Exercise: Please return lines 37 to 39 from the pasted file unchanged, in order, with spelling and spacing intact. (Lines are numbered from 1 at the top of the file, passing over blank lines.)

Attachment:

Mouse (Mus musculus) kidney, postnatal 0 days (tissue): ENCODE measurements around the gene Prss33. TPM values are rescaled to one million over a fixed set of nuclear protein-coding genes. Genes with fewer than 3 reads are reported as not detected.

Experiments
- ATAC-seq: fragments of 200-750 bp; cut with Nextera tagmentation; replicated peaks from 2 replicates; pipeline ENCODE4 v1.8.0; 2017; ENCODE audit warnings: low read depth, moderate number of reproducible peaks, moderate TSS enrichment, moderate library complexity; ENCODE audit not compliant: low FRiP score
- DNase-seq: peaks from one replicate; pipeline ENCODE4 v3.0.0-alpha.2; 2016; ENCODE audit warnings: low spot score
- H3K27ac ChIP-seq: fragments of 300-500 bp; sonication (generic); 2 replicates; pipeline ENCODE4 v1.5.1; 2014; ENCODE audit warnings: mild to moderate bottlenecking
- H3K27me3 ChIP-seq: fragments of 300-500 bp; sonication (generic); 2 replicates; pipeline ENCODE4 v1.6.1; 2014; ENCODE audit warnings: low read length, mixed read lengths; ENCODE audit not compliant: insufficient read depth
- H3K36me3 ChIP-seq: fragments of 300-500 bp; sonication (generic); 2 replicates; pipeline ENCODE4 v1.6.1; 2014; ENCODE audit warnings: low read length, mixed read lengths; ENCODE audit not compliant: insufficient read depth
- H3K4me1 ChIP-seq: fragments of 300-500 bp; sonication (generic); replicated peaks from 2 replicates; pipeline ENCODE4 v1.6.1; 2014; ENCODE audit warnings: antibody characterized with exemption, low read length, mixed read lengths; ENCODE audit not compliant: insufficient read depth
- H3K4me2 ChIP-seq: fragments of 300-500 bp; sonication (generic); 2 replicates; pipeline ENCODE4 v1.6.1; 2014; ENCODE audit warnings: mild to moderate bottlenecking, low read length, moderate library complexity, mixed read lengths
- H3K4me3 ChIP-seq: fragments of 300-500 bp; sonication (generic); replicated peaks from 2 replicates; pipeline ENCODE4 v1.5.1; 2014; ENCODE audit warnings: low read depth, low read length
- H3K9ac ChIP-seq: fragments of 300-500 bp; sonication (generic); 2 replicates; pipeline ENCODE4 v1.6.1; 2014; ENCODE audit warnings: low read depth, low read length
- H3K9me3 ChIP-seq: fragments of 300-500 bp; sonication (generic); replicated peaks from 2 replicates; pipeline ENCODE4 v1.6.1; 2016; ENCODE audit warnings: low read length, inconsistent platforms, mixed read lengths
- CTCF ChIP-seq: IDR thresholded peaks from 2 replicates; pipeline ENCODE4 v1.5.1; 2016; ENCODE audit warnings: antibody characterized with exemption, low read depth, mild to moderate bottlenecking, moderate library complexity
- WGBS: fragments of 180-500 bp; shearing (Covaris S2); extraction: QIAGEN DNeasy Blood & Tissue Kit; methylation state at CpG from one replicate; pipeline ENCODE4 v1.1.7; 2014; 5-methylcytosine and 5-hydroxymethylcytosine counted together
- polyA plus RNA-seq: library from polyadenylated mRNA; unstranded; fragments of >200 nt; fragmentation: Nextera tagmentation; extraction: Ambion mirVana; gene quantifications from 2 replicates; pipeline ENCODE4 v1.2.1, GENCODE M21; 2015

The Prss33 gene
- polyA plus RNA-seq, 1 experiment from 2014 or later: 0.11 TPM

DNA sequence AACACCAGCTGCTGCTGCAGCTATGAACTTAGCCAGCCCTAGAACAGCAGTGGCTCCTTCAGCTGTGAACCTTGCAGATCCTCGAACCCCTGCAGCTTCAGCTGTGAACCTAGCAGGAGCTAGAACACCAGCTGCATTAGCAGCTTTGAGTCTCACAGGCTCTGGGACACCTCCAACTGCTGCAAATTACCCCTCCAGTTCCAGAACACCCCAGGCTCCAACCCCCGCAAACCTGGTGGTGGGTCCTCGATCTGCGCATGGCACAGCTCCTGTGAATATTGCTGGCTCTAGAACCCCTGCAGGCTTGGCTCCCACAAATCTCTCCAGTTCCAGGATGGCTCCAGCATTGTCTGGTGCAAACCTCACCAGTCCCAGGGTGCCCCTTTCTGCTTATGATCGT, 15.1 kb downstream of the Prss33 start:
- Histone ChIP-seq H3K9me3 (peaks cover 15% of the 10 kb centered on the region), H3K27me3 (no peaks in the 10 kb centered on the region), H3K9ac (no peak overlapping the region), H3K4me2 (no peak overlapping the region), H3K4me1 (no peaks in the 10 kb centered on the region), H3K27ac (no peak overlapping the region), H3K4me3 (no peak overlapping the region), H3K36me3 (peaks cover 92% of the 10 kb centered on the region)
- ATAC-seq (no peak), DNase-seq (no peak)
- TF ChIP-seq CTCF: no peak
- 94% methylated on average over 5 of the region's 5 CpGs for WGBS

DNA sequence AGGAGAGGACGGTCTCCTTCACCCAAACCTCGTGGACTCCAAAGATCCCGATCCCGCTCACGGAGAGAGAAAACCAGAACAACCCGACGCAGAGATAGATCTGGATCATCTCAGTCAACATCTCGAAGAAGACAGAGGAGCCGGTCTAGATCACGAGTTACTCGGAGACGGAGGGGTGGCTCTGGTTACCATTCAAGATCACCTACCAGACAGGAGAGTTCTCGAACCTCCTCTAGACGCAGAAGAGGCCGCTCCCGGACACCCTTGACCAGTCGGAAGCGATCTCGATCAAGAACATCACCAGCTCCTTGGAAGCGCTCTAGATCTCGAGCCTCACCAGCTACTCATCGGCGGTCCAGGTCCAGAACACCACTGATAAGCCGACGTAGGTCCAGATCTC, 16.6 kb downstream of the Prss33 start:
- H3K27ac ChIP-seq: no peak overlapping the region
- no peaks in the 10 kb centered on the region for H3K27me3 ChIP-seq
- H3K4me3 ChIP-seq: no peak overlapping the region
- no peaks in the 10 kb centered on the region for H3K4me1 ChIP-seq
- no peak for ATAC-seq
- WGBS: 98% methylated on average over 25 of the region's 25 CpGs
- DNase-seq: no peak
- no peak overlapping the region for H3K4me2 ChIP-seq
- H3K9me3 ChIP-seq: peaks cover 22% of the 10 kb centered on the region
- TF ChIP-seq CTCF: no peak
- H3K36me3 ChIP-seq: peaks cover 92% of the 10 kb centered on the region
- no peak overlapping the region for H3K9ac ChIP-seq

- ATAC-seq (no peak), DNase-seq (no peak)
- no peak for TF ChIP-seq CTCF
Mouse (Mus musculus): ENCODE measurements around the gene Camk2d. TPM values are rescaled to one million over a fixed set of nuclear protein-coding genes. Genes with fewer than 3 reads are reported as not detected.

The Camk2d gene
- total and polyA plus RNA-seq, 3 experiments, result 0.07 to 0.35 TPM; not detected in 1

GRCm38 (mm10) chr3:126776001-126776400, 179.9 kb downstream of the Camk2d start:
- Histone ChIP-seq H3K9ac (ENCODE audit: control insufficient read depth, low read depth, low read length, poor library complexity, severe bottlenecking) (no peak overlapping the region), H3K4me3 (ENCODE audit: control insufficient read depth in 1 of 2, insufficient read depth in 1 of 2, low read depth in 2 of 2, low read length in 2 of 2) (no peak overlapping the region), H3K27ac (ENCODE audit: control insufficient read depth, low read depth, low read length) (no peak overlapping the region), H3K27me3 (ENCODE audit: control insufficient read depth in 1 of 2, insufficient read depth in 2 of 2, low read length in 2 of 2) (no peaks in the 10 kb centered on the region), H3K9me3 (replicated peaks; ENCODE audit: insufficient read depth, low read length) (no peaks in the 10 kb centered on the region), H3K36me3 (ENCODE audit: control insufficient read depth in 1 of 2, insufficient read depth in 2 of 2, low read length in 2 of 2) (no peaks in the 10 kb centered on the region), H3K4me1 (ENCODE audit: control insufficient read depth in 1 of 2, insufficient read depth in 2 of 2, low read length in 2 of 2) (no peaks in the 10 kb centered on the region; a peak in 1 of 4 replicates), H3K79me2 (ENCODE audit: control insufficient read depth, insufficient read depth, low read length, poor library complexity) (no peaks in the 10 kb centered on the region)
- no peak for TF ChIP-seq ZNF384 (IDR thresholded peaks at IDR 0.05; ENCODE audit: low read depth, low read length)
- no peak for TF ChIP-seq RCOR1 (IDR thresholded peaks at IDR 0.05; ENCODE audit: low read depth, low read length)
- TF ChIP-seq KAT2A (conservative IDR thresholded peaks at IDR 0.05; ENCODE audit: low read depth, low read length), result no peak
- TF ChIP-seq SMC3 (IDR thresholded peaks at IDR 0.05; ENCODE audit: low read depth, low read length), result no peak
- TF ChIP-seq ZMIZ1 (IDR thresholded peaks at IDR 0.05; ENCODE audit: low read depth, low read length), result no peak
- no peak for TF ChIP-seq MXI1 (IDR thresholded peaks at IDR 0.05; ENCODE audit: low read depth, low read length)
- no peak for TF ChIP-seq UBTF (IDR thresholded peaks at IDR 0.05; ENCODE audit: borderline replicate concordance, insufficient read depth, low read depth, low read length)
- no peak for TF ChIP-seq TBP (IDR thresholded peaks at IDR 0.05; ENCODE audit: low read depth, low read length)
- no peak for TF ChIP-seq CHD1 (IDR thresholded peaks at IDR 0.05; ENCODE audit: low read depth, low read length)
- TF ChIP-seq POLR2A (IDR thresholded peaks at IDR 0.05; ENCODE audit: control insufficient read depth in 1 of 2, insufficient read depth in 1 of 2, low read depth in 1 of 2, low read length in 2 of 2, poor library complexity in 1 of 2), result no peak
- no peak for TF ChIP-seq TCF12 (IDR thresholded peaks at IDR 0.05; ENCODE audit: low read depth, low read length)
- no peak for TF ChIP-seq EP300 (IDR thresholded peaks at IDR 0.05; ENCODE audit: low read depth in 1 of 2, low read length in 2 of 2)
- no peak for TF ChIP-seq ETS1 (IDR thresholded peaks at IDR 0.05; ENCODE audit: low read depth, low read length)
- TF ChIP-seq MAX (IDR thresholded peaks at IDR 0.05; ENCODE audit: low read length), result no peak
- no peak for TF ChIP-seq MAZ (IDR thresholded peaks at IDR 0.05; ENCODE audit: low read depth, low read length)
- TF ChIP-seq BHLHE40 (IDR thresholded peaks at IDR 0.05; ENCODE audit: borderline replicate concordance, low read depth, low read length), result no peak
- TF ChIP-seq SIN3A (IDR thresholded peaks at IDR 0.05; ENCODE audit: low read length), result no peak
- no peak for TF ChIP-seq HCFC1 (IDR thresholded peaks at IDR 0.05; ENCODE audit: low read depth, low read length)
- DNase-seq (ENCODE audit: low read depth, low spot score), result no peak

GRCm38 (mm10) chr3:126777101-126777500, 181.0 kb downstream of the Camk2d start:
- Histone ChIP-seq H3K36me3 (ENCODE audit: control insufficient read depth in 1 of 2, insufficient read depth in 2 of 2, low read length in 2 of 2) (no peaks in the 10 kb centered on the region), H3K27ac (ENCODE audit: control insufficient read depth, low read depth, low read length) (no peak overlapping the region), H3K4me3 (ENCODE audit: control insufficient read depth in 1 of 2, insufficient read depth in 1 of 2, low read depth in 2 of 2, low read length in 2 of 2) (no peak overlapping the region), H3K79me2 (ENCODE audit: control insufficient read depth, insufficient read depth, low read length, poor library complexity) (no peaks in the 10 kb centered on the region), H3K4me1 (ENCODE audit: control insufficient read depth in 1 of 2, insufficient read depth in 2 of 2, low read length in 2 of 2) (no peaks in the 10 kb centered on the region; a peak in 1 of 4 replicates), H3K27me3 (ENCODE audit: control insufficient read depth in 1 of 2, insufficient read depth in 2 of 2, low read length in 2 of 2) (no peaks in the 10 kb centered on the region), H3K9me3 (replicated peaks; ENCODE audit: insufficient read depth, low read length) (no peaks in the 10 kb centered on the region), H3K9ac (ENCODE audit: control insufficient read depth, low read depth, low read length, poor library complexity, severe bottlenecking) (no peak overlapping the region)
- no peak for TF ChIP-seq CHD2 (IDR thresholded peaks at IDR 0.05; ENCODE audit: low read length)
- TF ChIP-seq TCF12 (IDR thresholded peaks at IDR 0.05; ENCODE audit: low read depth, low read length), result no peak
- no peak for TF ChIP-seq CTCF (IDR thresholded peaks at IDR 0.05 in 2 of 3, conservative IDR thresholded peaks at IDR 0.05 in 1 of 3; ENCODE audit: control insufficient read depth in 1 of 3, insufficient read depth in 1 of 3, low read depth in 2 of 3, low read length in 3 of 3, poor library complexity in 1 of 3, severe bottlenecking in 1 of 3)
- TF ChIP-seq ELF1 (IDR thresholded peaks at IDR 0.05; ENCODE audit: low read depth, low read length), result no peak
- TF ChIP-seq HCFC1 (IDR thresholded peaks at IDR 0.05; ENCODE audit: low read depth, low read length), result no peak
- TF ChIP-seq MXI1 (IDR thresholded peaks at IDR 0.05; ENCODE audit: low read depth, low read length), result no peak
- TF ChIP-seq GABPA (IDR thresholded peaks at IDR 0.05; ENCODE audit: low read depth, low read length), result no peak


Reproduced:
- no peak for TF ChIP-seq CTCF
Mouse (Mus musculus): ENCODE measurements around the gene Camk2d. TPM values are rescaled to one million over a fixed set of nuclear protein-coding genes. Genes with fewer than 3 reads are reported as not detected.

The Camk2d gene